During this, my third SyFy Sundays column, I freely admit to puzzlement over the criteria with which I should be judging these films. How am I to decide whether success or failure was achieved? If I were to grade this on a scale where The Godfather scores a 5/5, then I’d wager that all of these films would score 0.5/5, if not worse. If, however, I grade these films against each other and the expectations of its demographic, then that makes for a more useful scoring process, I reckon. It would be impossible for somebody to convince me that the makers of these films really believe they’re making the next Godfather. So instead, I figure it’s fair to give them the benefit of the doubt, in the sense that I will assume that these are purposeful B-movies being made for B-movie fans. So in that vein, I give Piranhaconda a…
And now we come to the necessary postscript of this story, the recent Piranhaconda… activity… that prompted me to move it to the top of the Syfy queue this week. On June 18, well-known horror website Dread Central posted a review, written by Scott Foy, that gave Piranhaconda a 2/5 score. A slightly unkind rating, yes, but nothing out of the ordinary for a direct-to-TV movie, most would say. Piranhaconda director Jim Wynorski, mentioned briefly above, thought otherwise. The first comment on Foy’s review was from Wynorski himself. It said simply:
What followed was an hours-long diatribe of sorts that saw 61-year-old Wynorski verbally filet everyone who agreed with Dread Central’s negative review and heap praise upon those who defended him. Eventually, a commenter (me) opined that such a reaction to a specific review might be a little on the ‘overdoing it’ side. Here were my two cents on the subject, in all its crass glory:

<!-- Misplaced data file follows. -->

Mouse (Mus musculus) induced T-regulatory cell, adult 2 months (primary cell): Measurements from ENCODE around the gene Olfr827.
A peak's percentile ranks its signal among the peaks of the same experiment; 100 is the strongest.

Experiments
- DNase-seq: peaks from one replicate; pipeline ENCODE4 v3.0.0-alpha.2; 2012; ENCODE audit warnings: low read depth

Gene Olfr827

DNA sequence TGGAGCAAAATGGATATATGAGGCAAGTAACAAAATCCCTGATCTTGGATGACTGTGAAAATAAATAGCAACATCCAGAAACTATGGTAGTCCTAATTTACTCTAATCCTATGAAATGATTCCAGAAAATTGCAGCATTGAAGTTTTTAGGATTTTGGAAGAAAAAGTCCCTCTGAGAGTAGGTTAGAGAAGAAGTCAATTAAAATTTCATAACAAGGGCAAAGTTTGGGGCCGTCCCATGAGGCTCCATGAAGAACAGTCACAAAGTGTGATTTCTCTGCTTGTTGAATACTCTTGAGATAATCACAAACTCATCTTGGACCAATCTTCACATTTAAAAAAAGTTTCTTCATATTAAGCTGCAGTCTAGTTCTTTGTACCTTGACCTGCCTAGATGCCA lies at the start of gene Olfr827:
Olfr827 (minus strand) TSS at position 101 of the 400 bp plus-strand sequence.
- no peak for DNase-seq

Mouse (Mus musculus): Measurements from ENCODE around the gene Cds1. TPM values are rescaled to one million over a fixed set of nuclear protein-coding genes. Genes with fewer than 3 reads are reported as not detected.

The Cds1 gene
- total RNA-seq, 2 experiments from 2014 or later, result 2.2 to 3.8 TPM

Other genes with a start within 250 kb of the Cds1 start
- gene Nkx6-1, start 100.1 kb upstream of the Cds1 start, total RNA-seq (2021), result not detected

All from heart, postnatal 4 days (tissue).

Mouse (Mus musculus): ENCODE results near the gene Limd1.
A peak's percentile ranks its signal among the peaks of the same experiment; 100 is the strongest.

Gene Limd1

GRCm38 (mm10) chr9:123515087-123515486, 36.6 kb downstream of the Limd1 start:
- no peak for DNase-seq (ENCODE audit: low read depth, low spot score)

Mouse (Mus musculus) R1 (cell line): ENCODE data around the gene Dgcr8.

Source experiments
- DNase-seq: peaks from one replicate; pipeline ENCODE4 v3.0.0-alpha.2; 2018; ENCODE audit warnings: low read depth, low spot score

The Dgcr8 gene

“… I just figured I’d say something amusing about what has happened here, which is a 61-year-old director with 30 years of moviemaking experience making a fool out of himself by picking fights with anyone who dares besmirch a movie about a fucking piranha/anaconda hybrid that eats big-[breasted] women. How do you make movies like that and NOT have a sense of humor??? You’ve made films called THE WITCHES OF BREASTWICK, CLEAVAGEFIELD, and BUSTY COPS GO HAWAIIAN, for God’s sake. Don’t tell me you’ve never heard criticism before.”
Wynorski relented, agreed in principle, and would cease further communication on the thread from there on out. Although not apologizing per se, Wynorski elaborated on the reasons behind his unhappy reaction:
“… After 30 years in the business, I don’t give a damn about reviews or criticism. It’s part of the creative process. What I take exception to is Scott Foy writing a review based on ME and not the film. By his own admission, he talks of “going too far” once before and amending his review. I had a time here yesterday being more than a dick but I’m calling it a day now.”
That occasion of Foy “going too far”? Piranhaconda producer Forest King soon solved the brief mystery by posting this snippet of a Foy review from an earlier Wynorski film, that King claimed “upset” Wynorski: